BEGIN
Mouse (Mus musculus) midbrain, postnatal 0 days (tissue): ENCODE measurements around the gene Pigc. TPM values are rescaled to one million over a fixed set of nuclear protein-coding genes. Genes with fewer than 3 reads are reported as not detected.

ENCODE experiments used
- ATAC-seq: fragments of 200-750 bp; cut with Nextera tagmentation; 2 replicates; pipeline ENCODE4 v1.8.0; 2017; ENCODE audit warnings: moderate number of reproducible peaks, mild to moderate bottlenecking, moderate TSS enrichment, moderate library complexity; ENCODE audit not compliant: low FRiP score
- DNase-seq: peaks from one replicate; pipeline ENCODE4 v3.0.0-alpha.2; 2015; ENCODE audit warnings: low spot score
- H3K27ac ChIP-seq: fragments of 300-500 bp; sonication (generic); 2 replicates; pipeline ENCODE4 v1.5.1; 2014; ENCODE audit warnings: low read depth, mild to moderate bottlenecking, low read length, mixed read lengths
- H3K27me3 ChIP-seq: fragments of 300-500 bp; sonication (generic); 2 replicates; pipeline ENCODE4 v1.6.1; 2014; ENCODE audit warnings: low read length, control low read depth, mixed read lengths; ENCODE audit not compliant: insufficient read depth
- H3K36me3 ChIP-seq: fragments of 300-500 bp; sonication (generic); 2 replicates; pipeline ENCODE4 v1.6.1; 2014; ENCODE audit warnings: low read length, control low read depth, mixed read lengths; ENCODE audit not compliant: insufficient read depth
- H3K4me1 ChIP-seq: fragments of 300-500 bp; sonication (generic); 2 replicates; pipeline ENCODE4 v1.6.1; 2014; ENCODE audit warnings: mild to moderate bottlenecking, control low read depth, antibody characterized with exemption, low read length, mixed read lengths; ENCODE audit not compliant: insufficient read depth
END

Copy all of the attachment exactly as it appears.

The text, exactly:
Mouse (Mus musculus) midbrain, postnatal 0 days (tissue): ENCODE measurements around the gene Pigc. TPM values are rescaled to one million over a fixed set of nuclear protein-coding genes. Genes with fewer than 3 reads are reported as not detected.

ENCODE experiments used
- ATAC-seq: fragments of 200-750 bp; cut with Nextera tagmentation; 2 replicates; pipeline ENCODE4 v1.8.0; 2017; ENCODE audit warnings: moderate number of reproducible peaks, mild to moderate bottlenecking, moderate TSS enrichment, moderate library complexity; ENCODE audit not compliant: low FRiP score
- DNase-seq: peaks from one replicate; pipeline ENCODE4 v3.0.0-alpha.2; 2015; ENCODE audit warnings: low spot score
- H3K27ac ChIP-seq: fragments of 300-500 bp; sonication (generic); 2 replicates; pipeline ENCODE4 v1.5.1; 2014; ENCODE audit warnings: low read depth, mild to moderate bottlenecking, low read length, mixed read lengths
- H3K27me3 ChIP-seq: fragments of 300-500 bp; sonication (generic); 2 replicates; pipeline ENCODE4 v1.6.1; 2014; ENCODE audit warnings: low read length, control low read depth, mixed read lengths; ENCODE audit not compliant: insufficient read depth
- H3K36me3 ChIP-seq: fragments of 300-500 bp; sonication (generic); 2 replicates; pipeline ENCODE4 v1.6.1; 2014; ENCODE audit warnings: low read length, control low read depth, mixed read lengths; ENCODE audit not compliant: insufficient read depth
- H3K4me1 ChIP-seq: fragments of 300-500 bp; sonication (generic); 2 replicates; pipeline ENCODE4 v1.6.1; 2014; ENCODE audit warnings: mild to moderate bottlenecking, control low read depth, antibody characterized with exemption, low read length, mixed read lengths; ENCODE audit not compliant: insufficient read depth